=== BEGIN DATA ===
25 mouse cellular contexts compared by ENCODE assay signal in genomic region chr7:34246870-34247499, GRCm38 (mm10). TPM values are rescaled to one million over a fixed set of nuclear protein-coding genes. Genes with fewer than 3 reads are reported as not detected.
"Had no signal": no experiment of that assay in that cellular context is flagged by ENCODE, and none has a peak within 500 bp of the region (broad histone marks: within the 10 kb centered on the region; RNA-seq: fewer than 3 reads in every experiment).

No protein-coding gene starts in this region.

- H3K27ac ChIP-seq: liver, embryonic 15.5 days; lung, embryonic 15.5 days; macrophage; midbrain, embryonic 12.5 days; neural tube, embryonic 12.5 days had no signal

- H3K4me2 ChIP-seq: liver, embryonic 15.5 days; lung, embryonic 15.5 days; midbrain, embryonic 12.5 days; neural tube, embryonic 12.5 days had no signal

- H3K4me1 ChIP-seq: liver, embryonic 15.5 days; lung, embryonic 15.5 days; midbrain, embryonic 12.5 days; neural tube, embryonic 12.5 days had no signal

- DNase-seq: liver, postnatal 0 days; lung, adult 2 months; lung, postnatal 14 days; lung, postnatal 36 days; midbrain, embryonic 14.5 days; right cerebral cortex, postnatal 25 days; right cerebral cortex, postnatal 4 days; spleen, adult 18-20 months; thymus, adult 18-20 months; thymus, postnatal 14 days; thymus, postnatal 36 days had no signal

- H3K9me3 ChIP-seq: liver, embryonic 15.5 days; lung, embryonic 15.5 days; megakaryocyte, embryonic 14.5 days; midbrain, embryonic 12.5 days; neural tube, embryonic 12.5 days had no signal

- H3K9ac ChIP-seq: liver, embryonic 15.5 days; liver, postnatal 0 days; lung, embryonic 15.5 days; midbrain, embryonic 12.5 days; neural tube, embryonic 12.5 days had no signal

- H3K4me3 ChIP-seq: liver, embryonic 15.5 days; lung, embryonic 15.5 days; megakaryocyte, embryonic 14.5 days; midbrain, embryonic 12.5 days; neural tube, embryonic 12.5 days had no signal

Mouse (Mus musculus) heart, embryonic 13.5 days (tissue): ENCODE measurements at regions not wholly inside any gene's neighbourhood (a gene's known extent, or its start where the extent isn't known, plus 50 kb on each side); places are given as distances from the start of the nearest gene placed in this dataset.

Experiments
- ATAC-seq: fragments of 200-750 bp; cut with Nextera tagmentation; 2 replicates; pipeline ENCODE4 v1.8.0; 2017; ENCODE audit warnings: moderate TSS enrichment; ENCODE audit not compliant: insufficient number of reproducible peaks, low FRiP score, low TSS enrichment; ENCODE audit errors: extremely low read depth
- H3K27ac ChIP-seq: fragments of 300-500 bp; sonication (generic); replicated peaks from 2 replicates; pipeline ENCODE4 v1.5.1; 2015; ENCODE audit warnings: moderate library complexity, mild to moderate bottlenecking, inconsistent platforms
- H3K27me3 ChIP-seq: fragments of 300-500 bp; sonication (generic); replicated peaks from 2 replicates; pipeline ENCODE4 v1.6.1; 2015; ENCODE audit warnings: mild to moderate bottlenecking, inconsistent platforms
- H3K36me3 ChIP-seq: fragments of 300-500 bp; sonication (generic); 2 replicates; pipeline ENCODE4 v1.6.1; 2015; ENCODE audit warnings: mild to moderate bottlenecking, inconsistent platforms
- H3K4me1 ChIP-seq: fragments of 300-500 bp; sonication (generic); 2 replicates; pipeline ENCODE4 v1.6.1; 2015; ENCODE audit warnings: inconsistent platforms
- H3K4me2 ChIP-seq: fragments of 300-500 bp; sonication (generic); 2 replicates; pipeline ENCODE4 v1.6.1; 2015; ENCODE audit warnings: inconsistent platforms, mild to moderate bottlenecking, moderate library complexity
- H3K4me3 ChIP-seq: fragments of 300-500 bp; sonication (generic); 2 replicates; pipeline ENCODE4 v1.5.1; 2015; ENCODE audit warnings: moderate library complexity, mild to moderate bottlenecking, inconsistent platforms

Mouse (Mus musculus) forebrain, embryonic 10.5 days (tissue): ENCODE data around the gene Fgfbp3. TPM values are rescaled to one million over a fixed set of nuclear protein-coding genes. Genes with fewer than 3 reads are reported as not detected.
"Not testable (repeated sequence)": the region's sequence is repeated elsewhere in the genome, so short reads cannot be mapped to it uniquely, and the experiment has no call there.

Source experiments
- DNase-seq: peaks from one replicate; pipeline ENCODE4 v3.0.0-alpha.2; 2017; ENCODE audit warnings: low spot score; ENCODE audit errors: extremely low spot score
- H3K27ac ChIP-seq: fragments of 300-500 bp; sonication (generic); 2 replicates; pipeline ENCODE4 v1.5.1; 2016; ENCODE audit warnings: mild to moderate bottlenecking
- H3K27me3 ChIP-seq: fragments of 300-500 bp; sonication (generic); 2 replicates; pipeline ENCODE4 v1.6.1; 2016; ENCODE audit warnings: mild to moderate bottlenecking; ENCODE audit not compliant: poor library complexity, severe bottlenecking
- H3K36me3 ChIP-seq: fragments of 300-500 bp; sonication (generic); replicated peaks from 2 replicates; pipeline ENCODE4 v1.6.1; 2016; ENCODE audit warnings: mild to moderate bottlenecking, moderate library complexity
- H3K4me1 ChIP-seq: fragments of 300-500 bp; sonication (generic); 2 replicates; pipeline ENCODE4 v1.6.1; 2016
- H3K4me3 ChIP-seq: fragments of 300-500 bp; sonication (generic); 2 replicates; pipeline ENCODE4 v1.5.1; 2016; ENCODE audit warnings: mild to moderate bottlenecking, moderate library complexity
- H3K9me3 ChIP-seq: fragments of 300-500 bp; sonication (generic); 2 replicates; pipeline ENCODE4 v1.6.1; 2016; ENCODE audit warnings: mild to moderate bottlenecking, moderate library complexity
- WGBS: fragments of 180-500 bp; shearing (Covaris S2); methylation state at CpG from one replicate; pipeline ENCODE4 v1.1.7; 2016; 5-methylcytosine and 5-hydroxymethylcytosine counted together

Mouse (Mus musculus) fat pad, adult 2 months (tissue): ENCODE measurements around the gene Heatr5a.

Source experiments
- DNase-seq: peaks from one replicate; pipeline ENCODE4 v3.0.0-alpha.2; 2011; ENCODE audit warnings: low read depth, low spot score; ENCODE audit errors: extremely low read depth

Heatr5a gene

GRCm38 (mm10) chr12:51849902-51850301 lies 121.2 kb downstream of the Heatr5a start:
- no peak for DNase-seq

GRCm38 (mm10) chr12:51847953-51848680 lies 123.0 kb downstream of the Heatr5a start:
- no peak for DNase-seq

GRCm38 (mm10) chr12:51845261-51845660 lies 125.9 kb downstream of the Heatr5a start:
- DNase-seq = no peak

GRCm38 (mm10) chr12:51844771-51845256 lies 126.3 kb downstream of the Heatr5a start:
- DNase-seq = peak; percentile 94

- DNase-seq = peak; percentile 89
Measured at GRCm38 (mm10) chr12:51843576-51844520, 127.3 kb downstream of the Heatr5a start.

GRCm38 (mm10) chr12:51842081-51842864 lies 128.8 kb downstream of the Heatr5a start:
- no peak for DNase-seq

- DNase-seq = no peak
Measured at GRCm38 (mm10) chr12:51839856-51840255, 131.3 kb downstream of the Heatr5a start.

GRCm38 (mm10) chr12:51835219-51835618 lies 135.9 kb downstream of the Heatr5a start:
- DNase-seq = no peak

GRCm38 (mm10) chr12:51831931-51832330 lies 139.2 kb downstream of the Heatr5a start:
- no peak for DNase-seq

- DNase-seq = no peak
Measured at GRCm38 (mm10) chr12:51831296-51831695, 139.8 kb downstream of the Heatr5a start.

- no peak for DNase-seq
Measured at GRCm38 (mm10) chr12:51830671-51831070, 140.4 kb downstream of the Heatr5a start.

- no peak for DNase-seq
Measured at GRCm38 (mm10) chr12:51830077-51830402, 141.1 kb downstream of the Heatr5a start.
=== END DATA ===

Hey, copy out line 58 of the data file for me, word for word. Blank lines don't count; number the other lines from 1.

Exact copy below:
Measured at GRCm38 (mm10) chr12:51830077-51830402, 141.1 kb downstream of the Heatr5a start.